Must-See Places In The Impressive Vienna
KUNSTHISTORISCHES MUSEUM – Egyptian sarcophagi, Flemish Baroque canvases, bejewelled goblets – there’s enough art in this sumptuous gallery to last a lifetime. Paintings to prioritise include Raphael’s Madonna of the Meadow, Bruegel’s Tower of Babel and Vermeer’s Art of Painting.
ALBERTINA – Housed in a former imperial residence from 1744, the Albertina serves as a repository for almost a million prints, drawings and other works of graphic art (only a small fraction of which is on show), and has more recently broadened to include French Impressionist and Russian avant garde paintings, Giacometti sculptures and photography displays.
MUMOK – Inside the Museums Quartier complex, MUMOK houses Vienna’s finest collection of 20th-century art inside a dark basalt block. Besides artists of international renown such as Picasso, Magritte and Paul Klee, rotating exhibits cover home-grown art moments, including the shocking Viennese Actionism of the 1960s.
STEPHANS DOM – St Stephen’s Cathedral is Vienna’s Gothic masterpiece, with a roof tiled in a dazzling chevron pattern, and a riot of decorative stonework within. It’s free to enter the side aisle for a quick look inside; other parts of the cathedral, such as the towers, treasury and catacombs, have separate fees of around US$5 each, or US$18 for a combined ticket.
SCHLOSS SCHONBRUNN – The pomp and ceremony of the Habsburg Empire is revealed in all its gilded glory in this palace three miles west of the city centre. The grandest part of the 18th-century apartments is the frescoed Great Gallery. Grand Tour tickets allow entry to the east wing, including the sublime Blue Chinese Salon, with its fine floral wall paintings on rice paper.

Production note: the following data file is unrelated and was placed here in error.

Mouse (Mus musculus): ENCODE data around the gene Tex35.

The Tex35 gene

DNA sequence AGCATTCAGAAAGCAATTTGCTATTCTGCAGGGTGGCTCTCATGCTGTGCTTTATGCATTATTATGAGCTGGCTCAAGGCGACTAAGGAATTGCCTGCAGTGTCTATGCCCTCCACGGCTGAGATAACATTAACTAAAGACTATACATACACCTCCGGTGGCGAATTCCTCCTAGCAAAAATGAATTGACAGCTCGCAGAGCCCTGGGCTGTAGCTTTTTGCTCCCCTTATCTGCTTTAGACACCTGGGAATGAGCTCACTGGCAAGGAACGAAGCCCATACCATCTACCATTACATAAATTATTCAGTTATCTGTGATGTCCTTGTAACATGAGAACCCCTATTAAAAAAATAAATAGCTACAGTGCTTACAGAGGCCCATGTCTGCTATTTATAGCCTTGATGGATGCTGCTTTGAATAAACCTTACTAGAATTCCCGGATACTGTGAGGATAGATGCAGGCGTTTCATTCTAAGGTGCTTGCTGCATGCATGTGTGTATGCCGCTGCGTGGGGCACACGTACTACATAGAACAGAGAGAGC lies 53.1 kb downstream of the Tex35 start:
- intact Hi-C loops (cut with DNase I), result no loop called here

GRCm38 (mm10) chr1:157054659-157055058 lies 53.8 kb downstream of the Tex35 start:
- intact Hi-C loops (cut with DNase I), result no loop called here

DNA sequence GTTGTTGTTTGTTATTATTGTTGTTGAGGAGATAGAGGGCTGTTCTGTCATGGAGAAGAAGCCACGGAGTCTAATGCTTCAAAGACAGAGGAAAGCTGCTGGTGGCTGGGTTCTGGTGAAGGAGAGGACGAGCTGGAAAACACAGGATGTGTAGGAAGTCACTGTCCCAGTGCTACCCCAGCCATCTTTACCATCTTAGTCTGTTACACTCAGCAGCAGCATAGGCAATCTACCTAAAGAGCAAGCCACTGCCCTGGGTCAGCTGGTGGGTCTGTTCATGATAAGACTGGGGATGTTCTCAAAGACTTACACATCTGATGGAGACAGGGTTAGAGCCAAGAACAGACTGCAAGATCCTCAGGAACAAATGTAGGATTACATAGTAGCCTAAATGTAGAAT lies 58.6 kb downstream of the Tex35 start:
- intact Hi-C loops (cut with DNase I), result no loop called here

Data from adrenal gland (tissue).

SECESSION HALL – Vienna in the 1890s was a centre of Art Nouveau (called Jugendstil in German).The Vienna Secession was the leading movement and its exhibition hall, topped by a dome of golden laurel leaves, is typical of the time, it’s still used for changing displays, but the star exhibit inside is Gustav Klimt’s bewitching Beethoven Frieze from 1902. The exit of nearby Karlsplatz subway station is another fine example of Jugendstil design.
SPANISH RIDING SCHOOL – An unequalled equestrian show is put on in this wing of the Hofburg Palace, with white Lipizzaner stallions performing balletic moves to classical music. The big performances sell out months ahead, but tickets to watch the morning training are easier to come by.
KONZERTHAUSO – The Konzerthaus is a major venue in classical music circles, but its programme also finds room for world music, rock and jazz. Up to three simultaneous performances can be staged in these hallowed halls – in the Grosser Saal, the Mozart Saal and the Schubert Saal. Concerts and other events take place almost daily, except from early July to mid September.
VIENNA BOYS’ CHOIR – Founded in 1498, the Vienna Boys’ Choir is the most famous of its type in the world. Performance venues vary, as does the style of music, though the choral harmony is always beautiful. The most regular events are the Sunday morning masses in the Hofburg Palace.